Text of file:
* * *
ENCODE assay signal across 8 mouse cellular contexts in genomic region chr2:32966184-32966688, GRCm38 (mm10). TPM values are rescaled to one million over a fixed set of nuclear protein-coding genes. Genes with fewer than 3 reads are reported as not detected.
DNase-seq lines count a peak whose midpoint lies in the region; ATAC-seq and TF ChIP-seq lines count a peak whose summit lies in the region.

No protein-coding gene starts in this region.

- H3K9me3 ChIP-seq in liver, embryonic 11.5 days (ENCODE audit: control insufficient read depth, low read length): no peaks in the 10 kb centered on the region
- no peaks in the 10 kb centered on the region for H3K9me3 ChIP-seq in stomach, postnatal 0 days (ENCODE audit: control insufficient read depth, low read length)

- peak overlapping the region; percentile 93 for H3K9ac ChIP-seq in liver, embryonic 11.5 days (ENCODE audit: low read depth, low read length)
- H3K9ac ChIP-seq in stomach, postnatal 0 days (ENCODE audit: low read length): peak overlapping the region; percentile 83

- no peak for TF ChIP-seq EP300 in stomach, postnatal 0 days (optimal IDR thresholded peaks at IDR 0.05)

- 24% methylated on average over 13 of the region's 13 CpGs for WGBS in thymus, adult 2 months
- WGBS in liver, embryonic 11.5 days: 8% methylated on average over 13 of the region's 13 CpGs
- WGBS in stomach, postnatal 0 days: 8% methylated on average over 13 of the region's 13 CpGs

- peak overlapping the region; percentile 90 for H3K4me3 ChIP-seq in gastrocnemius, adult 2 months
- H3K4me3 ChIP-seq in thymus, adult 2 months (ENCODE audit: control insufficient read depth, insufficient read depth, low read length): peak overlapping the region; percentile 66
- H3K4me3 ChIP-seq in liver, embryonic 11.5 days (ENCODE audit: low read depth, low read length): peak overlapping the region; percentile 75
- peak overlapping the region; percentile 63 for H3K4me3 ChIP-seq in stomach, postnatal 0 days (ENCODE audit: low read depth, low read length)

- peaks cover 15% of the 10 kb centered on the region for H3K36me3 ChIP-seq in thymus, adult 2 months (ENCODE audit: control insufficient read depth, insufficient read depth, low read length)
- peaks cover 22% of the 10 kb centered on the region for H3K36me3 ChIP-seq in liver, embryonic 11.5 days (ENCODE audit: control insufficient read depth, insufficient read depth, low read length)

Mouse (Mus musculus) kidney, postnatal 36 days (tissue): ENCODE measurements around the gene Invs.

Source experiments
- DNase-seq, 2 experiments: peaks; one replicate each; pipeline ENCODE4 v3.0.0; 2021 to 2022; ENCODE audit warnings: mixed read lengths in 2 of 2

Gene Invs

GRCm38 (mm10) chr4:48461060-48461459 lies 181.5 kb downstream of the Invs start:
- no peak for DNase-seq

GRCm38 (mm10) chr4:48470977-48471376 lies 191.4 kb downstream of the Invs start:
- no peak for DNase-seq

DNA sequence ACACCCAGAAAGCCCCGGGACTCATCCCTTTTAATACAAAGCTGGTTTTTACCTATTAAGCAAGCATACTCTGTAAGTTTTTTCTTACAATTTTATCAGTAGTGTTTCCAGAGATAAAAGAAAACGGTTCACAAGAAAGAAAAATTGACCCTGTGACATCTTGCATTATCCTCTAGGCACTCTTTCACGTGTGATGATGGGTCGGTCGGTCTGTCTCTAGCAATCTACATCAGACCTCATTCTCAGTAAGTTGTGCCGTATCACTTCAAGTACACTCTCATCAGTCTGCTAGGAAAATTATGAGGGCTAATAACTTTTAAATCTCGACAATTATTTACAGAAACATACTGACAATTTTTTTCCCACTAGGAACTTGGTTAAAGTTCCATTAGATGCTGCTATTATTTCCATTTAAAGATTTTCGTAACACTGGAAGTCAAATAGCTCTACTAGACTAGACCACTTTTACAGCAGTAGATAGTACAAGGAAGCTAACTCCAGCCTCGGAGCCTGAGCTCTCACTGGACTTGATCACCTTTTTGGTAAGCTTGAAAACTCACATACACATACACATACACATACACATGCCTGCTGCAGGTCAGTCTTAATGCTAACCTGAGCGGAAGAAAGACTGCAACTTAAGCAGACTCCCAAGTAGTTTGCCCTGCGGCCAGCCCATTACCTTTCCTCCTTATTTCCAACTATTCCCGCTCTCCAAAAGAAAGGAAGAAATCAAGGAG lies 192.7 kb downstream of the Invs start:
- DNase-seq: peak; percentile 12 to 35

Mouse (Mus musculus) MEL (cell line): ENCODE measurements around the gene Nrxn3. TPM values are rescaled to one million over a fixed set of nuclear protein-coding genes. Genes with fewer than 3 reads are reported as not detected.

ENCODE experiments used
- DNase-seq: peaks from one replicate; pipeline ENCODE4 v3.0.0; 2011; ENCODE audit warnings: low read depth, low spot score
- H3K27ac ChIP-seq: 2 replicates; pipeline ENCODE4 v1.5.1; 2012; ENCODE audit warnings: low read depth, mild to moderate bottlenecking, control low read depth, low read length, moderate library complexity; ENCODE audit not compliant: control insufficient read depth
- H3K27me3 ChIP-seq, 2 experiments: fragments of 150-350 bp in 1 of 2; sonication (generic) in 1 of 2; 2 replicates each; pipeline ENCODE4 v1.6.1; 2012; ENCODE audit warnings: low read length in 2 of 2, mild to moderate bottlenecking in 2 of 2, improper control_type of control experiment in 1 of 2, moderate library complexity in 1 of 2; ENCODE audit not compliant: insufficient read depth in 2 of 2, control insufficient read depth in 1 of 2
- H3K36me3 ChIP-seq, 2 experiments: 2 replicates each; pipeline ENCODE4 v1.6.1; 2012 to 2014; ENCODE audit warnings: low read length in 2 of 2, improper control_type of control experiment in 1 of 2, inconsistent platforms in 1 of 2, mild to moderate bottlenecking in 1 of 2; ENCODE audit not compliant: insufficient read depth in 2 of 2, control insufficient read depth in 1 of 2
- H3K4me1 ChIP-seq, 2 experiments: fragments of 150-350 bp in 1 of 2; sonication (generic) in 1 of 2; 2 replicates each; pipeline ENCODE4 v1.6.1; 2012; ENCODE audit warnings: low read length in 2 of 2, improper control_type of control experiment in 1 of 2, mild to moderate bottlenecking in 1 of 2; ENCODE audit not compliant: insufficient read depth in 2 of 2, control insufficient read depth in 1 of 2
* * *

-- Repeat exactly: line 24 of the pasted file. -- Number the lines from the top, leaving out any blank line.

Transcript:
GRCm38 (mm10) chr4:48470977-48471376 lies 191.4 kb downstream of the Invs start: